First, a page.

For a long time, pork barrel legislation and corruption have been close companions. Politicians had ways of bringing federally funded projects to their districts, and special interests that stood to profit from those outlays sought to influence the politicians. Members of Congress could insert earmarks to direct spending as they saw fit, and some of them used that power to enrich themselves — not always within the bounds of what was legal.
Who can forget the “bridge to nowhere,” a proposed span between the Alaska mainland and a tiny island that was home to just 50 people? That $233 million scheme, canceled only after public outcry, was the product of an earmark by the late Sen. Ted Stevens, R-Alaska. But most people have forgotten former Rep. Randy “Duke” Cunningham, R-Calif., who went to prison for taking bribes from defense contractors. It was his ability to earmark some $50 million a year that made lobbyists so eager to befriend him.
His case was just one of the lurid scandals that in 2011 prompted Congress to ban earmarks. That move was one of the few issues of agreement between Republican House Speaker John Boehner and President Barack Obama.
At the state level, earmarks (pork) in Illinois are known as “member initiatives,” and the same abuses forced a clampdown on them. Dan Hynes, now one of Gov. J.B. Pritzker’s deputies, blocked pork spending in 2002 as comptroller after then-Gov. George Ryan agreed to set aside $100 million for projects that included a $250,000 Jack Benny statue in Waukegan and a lily pond in Lincoln Park — all while the state faced a wide gap in its budget.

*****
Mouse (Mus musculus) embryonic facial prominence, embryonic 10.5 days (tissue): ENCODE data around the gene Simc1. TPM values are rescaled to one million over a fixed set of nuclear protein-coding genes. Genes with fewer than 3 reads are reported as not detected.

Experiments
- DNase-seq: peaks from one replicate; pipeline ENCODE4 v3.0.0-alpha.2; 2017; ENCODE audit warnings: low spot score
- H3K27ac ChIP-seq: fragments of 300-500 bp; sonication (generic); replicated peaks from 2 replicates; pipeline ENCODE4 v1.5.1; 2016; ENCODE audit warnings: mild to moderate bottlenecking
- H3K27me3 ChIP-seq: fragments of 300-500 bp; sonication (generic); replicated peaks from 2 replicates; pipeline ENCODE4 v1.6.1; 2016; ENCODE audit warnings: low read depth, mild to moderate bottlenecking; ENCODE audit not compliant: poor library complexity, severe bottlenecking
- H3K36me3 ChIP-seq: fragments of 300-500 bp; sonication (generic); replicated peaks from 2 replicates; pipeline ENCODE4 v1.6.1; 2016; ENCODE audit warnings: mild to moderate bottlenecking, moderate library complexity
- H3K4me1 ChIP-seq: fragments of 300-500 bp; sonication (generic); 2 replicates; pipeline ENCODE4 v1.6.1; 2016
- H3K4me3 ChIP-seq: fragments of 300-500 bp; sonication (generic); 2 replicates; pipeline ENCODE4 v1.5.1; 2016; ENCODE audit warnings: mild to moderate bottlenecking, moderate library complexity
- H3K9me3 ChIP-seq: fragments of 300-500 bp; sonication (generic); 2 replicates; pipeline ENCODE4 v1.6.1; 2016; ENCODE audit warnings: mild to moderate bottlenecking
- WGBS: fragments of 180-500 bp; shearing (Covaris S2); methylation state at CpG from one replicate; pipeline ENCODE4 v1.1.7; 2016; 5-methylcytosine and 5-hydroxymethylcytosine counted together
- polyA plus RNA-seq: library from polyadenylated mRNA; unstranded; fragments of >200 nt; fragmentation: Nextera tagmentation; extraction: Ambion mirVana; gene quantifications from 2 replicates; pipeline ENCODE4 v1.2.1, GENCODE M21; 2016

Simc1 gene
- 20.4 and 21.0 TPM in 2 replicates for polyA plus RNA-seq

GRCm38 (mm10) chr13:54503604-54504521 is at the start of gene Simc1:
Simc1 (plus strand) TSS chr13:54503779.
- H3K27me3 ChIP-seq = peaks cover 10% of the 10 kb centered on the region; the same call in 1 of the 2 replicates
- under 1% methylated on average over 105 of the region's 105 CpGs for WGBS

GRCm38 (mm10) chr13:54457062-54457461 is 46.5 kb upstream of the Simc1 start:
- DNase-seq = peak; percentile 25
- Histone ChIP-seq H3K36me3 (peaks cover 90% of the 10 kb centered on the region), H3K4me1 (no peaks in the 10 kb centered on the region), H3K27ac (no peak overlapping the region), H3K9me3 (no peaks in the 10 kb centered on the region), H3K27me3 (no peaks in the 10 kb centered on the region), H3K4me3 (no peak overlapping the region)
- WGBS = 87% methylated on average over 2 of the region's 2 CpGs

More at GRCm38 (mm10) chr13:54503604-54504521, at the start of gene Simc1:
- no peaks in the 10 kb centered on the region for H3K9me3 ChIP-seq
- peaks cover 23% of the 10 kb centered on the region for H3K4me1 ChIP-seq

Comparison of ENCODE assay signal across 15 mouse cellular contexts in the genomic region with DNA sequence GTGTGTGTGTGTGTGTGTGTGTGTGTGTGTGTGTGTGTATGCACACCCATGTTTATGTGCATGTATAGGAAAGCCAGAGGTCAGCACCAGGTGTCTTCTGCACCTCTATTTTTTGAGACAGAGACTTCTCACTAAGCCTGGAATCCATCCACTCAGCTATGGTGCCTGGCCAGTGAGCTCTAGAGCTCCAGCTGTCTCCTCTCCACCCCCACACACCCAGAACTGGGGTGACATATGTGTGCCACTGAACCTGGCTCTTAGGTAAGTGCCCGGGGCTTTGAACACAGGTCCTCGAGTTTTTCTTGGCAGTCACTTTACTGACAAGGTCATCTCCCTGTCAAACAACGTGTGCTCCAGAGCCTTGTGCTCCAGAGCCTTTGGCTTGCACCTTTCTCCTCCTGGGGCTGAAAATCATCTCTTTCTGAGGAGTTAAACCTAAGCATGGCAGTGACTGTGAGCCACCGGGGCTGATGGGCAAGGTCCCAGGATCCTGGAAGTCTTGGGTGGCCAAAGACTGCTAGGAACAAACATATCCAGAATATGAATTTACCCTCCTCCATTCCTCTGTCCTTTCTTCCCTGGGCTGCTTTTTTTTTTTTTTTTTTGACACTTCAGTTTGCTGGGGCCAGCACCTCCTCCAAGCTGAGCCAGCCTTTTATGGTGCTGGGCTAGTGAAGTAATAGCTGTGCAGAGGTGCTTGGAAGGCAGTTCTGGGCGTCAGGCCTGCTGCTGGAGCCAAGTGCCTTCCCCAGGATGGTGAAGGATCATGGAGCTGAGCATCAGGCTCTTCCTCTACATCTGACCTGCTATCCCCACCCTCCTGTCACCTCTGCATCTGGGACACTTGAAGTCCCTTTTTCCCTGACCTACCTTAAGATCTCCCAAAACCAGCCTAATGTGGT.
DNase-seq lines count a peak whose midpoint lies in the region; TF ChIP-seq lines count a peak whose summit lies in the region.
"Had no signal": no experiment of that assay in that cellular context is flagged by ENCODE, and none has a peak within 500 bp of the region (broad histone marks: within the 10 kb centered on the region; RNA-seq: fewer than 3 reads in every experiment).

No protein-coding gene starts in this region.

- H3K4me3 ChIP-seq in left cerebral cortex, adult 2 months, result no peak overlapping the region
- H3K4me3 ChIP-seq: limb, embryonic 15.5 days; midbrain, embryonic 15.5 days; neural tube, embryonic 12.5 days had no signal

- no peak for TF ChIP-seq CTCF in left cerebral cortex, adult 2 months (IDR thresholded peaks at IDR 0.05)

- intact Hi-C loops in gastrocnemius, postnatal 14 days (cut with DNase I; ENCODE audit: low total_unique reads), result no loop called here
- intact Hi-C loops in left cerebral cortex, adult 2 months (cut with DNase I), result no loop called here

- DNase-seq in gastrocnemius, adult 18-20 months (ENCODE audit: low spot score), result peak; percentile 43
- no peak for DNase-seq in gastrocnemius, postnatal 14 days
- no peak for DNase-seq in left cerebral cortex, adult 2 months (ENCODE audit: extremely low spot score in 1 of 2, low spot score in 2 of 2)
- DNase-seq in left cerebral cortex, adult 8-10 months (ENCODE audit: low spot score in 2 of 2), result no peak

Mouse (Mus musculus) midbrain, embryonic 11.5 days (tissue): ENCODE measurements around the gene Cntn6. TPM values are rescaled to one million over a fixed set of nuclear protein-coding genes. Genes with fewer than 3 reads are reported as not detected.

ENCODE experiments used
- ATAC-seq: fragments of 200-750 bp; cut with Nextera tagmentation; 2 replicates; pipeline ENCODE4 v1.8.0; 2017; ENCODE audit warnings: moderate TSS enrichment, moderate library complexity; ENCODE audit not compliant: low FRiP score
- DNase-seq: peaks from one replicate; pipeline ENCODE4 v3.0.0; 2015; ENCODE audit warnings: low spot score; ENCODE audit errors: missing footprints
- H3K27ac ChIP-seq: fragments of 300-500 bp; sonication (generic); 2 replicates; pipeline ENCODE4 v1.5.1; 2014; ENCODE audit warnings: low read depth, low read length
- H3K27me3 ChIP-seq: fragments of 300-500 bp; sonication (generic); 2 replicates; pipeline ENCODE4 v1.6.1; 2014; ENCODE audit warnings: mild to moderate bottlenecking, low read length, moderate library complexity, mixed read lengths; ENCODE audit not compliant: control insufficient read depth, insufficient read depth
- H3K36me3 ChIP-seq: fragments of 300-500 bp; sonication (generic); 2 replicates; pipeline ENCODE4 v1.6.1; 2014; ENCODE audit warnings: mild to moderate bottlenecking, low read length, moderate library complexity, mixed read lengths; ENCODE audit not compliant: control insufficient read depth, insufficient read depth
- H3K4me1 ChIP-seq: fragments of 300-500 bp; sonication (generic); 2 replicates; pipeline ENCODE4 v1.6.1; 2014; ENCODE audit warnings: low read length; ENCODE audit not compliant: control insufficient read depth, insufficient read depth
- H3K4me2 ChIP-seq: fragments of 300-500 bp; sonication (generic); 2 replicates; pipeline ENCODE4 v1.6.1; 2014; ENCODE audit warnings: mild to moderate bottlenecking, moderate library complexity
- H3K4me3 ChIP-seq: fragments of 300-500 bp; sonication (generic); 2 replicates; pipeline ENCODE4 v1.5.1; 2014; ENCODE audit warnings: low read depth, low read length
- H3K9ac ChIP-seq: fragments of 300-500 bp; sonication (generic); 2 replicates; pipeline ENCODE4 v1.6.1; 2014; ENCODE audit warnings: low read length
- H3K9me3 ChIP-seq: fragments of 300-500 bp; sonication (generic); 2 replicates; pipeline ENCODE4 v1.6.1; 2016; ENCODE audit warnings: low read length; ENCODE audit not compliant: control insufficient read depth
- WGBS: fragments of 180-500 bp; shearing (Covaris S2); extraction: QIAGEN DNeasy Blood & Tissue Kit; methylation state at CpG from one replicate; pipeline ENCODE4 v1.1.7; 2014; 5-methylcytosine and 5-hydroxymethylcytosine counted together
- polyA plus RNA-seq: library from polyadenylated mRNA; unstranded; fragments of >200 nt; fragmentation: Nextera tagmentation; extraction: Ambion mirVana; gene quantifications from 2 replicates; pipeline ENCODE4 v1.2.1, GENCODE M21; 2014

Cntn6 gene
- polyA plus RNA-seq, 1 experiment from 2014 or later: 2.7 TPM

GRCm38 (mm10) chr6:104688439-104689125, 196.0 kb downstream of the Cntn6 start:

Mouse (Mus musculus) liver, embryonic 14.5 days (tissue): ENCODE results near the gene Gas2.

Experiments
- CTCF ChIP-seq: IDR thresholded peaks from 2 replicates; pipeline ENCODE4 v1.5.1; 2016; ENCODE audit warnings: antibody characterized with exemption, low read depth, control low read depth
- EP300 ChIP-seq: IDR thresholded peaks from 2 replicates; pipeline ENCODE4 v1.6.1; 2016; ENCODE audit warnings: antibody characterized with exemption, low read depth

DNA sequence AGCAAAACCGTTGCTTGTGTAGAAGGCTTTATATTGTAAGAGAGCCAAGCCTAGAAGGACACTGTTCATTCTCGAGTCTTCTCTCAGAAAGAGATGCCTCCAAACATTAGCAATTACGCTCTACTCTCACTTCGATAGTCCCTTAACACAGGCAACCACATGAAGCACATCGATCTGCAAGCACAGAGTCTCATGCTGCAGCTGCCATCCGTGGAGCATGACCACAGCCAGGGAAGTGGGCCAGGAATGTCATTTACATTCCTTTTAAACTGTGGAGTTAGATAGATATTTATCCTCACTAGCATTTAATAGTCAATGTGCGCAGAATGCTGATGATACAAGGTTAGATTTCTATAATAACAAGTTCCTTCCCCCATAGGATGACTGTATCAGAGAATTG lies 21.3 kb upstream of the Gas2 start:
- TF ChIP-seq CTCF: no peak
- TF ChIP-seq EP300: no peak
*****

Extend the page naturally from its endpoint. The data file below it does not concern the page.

In Washington, the U.S. House of Representatives, now under Democratic control, has voted to lift the ban on earmarks, and the Senate seems likely to agree. The rationale is that “congressionally directed spending” is a small price to pay to bring about more cooperation between Democrats and Republicans in passing needed legislation.
We don’t buy it. Bipartisanship has gone missing even in matters that have nothing to do with federal expenditures, such as Supreme Court nominations and gerrymandering. Republicans and Democrats have starkly different views of what government should do, which often makes compromise unpalatable.
Reviving earmarks won’t change their basic views on policy. What it would do is encourage the wrong sort of cooperation across the aisle — trading favors that help members win reelection by channeling funds to projects that couldn’t survive the usual vetting done by federal agencies.
We haven’t heard the American public clamoring for the return of earmarks. But the idea certainly has some fans. As the Washington newspaper Roll Call reported: “Congressional earmarks practically built the modern lobbying business. And though the influence sector has endured a decade without them, the likely return of member-directed federal spending has sent cautious jubilation down K Street.”
Main Street? Not so much.
Members already have ample incentive to vote for major infrastructure packages, as long as they fund projects that are visibly beneficial to the citizenry and worth the cost. The obstacle to congressional approval of President Joe Biden’s “American Jobs Plan” is that it goes so far beyond the traditional bricks-and-mortar investments that command broad support. If Biden is willing to work with Republicans on shoring up roads, bridges, ports and the like, however, there’s a good chance of reaching agreement.
Getting rid of earmarks was a useful measure to curb waste and combat corruption. They should not be returned as an excuse for finding bipartisanship now.